It has been a while since I last wrote here. The thesis and hibernation I almost went into are practically over, and spring is just around the corner. It has been -18 degrees and + 18, and it feels as if all the seasons made a guest appearance this past month.
Now, the weather is typical of spring. The calendar indicates it is March, which means there are seedling sprouting in each windowsill in our house. They are already becoming tiny plants. The peas, radish, cauliflower and broccoli that we will be able to harvest from our vegetable garden give me hope. After a year of studying from home, I am happy that this rhythm at least is still present. The plants outside will soon start growing again, and everything will turn green. The tulips are emerging, and there are flower buds in the apple tree.
Hopefully, I will even be able to travel abroad for my studies after the summer for my final credits
It has been a long year, and I hope that more will be possible regarding studying on campus in a few weeks. Hopefully, I will even be able to travel abroad for my studies after the summer for my final credits or to graduate. Who knows? One thing that is for sure is that I will spend every weekend until then in my garden—fresh spinach in a few weeks and an abundance of peas and raspberries in April and May.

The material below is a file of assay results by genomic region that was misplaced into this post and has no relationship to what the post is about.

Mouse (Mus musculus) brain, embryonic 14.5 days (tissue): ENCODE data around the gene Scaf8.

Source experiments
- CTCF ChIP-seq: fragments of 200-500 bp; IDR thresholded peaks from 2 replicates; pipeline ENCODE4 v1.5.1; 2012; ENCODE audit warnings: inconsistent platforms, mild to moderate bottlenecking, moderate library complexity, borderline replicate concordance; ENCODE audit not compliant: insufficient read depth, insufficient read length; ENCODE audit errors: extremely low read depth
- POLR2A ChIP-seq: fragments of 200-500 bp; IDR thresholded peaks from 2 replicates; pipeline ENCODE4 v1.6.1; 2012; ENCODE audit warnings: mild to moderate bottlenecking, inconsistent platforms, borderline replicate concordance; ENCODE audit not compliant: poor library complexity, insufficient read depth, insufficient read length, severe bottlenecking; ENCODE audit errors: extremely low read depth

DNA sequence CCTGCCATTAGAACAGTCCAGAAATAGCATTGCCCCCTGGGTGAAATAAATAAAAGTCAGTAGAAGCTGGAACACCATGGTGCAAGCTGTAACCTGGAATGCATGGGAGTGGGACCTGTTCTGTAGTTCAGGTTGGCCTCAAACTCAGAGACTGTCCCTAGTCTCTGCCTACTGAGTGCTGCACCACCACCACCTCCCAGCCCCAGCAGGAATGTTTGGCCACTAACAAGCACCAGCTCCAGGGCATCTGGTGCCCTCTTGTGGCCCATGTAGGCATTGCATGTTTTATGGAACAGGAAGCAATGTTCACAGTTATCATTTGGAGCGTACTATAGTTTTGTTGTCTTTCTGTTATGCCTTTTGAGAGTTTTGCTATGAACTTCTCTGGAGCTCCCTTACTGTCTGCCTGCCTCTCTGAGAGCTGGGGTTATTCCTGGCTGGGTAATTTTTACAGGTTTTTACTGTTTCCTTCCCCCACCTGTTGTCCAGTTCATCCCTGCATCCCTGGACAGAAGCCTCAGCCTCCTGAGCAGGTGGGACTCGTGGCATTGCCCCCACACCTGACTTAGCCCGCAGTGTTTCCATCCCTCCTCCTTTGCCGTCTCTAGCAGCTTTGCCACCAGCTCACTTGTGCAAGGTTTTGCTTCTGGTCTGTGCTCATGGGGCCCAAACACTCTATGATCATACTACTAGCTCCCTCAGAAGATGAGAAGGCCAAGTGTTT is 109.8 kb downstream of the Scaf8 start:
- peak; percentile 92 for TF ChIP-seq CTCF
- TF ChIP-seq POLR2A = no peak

Something that will remain constant, the vegetable garden’s rhythm
Who knows if I will see the tomatoes, pumpkins and Brussel sprouts later this year, or whether it will be my housemates who enjoy them. Whatever happens, and wherever you may study, it is nice to hold on to something that will remain constant, the vegetable garden’s rhythm.